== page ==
All was streaming around us, and the irritating, tiresome rain dashed into my eyes.
No sooner had I landed, than there bounded towards me about a dozen strange beings, of what description it was almost impossible to make out through the blinding showers—a species of human hedge-hog, each dragging some large black thing; they came screaming around me and stopped my progress. One of them opened and held over my head an enormous closely-ribbed umbrella, decorated on its transparent surface with paintings of storks; and they all smiled at me in an engaging manner with an air of expectation.
I had been forewarned: these were only the djins who were touting for the honor of my preference; nevertheless I was startled at this sudden attack, this Japanese welcome on a first visit to land (the djins or djin-richisans, are the runners who drag little carts, and are paid for conveying people to and fro, being hired by the hour or the distance, as cabs are with us).
Their legs were naked; to-day they were very wet, and their heads were hidden under large shady conical hats. By way of waterproofs they wore nothing less than mats of straw, with all the ends of the straws turned outwards bristling like porcupines; they seemed clothed in a thatched roof. They went on smiling, awaiting my choice.
Not having the honor of being acquainted with any of them in particular, I choose at haphazard the djin with the umbrella and get into his little cart, of which he carefully lowers the hood. He draws an oil-cloth apron over my knees, pulling it up to my face, and then advancing near, asks me in Japanese something which must have meant: “Where to, sir?” To which I reply in the same language, “To the Garden of Flowers, my friend.”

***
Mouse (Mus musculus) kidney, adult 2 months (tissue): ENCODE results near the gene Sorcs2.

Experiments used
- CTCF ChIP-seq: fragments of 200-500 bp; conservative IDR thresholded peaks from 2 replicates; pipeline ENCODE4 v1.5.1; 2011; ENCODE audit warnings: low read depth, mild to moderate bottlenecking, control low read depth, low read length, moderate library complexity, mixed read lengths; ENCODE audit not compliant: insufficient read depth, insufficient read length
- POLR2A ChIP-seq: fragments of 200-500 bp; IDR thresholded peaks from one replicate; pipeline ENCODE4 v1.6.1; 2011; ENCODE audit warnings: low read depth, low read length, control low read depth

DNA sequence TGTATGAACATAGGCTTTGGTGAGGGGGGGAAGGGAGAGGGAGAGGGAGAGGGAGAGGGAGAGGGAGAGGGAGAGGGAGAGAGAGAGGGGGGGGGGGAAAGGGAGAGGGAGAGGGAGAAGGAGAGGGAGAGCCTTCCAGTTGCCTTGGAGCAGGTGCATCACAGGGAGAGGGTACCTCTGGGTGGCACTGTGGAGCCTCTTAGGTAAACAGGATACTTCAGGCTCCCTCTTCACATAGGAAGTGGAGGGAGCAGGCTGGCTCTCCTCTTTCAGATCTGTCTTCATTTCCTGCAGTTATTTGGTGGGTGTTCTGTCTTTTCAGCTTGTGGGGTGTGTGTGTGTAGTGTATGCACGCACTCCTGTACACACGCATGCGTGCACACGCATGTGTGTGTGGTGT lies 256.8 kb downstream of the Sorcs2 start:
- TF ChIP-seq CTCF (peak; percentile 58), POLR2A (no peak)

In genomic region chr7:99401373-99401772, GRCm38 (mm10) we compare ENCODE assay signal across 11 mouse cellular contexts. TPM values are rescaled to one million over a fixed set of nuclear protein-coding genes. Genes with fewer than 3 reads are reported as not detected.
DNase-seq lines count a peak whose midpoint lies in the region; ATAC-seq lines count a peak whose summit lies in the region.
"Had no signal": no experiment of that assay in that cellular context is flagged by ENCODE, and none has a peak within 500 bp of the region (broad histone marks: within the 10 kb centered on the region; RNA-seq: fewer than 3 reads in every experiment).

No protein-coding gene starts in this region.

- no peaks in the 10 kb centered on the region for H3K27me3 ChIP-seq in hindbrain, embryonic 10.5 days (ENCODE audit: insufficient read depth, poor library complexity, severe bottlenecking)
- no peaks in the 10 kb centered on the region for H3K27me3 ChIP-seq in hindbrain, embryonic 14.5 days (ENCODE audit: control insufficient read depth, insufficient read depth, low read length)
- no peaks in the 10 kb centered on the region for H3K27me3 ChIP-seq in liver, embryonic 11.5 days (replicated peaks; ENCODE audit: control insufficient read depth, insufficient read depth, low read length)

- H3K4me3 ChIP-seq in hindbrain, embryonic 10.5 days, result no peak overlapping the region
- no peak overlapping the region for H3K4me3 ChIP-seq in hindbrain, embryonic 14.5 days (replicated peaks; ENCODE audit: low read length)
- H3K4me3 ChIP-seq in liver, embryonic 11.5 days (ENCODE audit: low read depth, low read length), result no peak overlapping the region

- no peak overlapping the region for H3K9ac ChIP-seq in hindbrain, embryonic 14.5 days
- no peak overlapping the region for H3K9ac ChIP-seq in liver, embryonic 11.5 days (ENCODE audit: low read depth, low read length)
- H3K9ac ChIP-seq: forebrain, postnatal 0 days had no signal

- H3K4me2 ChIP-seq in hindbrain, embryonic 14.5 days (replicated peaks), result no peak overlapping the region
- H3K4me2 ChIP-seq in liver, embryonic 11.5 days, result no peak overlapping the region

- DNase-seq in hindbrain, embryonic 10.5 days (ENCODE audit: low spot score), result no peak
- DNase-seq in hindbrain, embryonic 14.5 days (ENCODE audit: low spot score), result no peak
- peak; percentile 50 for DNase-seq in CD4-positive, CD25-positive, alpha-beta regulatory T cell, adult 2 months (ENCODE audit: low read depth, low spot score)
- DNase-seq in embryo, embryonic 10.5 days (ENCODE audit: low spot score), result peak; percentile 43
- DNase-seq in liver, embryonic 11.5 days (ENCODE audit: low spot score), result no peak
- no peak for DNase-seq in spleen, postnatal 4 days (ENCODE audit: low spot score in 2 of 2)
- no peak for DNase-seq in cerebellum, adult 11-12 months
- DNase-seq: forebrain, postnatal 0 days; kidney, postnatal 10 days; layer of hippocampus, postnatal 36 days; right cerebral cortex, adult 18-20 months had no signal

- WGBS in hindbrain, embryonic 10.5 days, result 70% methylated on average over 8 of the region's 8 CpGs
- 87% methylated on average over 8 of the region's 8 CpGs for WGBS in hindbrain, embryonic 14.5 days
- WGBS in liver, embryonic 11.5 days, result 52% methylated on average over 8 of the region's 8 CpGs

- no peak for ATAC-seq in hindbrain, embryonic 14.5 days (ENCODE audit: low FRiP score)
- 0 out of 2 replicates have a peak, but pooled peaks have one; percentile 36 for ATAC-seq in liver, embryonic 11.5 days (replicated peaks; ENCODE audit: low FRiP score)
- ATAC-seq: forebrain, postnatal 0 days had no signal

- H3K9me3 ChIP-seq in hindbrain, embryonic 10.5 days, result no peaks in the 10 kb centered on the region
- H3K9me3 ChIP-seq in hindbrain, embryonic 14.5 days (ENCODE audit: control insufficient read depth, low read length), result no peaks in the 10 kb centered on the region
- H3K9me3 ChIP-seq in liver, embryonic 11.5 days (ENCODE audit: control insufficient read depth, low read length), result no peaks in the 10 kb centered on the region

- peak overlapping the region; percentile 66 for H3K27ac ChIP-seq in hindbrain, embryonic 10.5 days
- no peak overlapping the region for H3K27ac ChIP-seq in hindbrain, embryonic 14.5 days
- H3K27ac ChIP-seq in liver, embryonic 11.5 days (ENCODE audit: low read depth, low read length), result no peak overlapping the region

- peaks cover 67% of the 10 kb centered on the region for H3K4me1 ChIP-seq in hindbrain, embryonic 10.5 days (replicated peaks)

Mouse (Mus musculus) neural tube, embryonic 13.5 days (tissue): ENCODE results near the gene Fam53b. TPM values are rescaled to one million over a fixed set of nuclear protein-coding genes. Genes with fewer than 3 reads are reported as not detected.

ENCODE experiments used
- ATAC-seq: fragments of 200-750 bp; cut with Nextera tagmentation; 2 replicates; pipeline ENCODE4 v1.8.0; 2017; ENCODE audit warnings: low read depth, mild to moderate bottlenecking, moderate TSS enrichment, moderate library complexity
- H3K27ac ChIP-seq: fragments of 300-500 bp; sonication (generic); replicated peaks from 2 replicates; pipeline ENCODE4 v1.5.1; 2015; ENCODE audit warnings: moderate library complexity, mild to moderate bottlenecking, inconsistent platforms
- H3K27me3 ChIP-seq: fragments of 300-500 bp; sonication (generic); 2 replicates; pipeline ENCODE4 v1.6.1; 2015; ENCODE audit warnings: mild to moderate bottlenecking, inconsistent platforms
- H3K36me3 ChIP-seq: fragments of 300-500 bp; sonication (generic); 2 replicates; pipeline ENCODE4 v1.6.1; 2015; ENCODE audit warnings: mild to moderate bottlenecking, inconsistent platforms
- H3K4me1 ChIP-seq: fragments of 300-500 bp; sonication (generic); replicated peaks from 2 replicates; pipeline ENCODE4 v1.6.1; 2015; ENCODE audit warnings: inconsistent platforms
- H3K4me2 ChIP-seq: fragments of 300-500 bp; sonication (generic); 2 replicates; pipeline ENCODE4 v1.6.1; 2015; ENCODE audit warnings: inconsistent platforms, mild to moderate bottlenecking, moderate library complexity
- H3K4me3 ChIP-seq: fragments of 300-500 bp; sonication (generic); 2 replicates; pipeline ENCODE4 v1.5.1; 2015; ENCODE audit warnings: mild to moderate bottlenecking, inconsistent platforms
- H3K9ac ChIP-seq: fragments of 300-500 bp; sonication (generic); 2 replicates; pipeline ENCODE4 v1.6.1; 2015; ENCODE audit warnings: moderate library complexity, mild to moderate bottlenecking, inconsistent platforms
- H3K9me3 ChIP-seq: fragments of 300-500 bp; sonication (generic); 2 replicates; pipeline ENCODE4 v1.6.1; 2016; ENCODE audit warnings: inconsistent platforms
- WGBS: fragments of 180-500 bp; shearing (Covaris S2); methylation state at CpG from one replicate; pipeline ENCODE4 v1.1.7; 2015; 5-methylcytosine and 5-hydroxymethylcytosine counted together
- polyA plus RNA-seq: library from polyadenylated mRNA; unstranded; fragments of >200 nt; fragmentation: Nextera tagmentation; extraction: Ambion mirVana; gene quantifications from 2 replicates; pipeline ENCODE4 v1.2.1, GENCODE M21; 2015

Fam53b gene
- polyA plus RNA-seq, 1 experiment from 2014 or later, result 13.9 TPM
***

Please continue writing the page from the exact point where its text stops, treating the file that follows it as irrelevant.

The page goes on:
I said this in the three words I had parrot-like learnt by heart, astonished that such sounds could mean anything, astonished too at their being understood. We started off, he running at full speed, I dragged along by him, jerked about in his light chariot, wrapped in oiled cloth, shut up as if in a box;—both of us unceasingly drenched all the while, and dashing all around us the water and mud of the sodden ground.
“To the Garden of Flowers,” I had said, like an habitual frequenter of the place, and quite surprised at hearing myself speak. But I was less ignorant about Japan than might have been supposed. Many of my friends had, on their return home from that country, told me about it, and I knew a great deal; the Garden of Flowers is a tea-house, an elegant rendezvous. There, I would inquire for a certain Kangourou-San, who is at the same time interpreter, washerman, and confidential agent for the intercourse of races. Perhaps this very evening, if all went well, I should be introduced to the bride destined to me by mysterious fate. This thought kept my mind on the alert during the panting journey we have been making, the djin and myself, one dragging the other, under the merciless downpour.